"Boo!" In both senses of the word.Daniel Radosh
From an article about school restrictions on Halloween costumes, to protect children against undue fright and other social negatives:
"This is about staying true to our vision and values, and developmentally appropriate practice, not about being politically correct," Ms. Farrington said, citing her own memo on the topic some years ago. "We're about honoring and promoting diversity, not feeding children images of stereotypes."
I vaguely recall attending college in the waning days of the era when people still talked about being "politically correct" as a virtue. Now the phrase is so thoroughly understood to be disparaging that people must deny they are being politically correct even as they describe their policies with a textbook definition of political correctness.
I don't think I need to tell you my own feelings about restrictions on Halloween costumes. (If you do want in on that conversation, here's a good place for it.) But on a media-critique note, I find it very confusing that while there are a few mentions of these demeaning stereotypes that must be avoided, there are no examples of actual costumes that are forbidden under such rules. Are the costumes considered "too sexy" also banned for gender stereotyping? I'm aware there are racist Halloween costumes out there but couldn't the Times name a couple, or run a photo, as they do with the scary/violent costumes? I seriously wonder whether this was just an oversight or if the paper made an intentional decision not to show them because it wanted to be... well, not politically correct, but, another way of saying that.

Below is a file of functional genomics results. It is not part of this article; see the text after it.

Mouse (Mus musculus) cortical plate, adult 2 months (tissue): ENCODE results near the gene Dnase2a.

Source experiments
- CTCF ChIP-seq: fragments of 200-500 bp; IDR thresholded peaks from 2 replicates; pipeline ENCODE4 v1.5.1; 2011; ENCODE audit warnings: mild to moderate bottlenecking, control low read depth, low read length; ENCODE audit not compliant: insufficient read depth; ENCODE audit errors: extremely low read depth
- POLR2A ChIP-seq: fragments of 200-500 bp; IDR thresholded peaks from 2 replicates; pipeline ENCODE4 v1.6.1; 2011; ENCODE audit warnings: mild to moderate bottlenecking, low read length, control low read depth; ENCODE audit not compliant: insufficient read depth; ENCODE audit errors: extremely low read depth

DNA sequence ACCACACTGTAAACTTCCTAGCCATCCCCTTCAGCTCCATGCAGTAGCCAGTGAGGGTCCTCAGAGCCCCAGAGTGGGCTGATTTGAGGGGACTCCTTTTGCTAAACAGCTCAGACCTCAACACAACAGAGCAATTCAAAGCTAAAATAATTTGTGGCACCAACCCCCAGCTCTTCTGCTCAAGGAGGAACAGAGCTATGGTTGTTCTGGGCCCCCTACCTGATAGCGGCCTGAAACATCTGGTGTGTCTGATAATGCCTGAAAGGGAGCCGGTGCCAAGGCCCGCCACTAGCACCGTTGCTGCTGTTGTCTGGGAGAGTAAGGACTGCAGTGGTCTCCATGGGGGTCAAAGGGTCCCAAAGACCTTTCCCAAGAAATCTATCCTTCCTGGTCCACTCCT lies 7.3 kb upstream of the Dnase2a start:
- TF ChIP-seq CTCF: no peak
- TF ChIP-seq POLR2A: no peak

Oh, and by the way, the monkey costume checked "yes" in the illustration, should actually be checked no for violating one school's "Shoes must be worn" rule.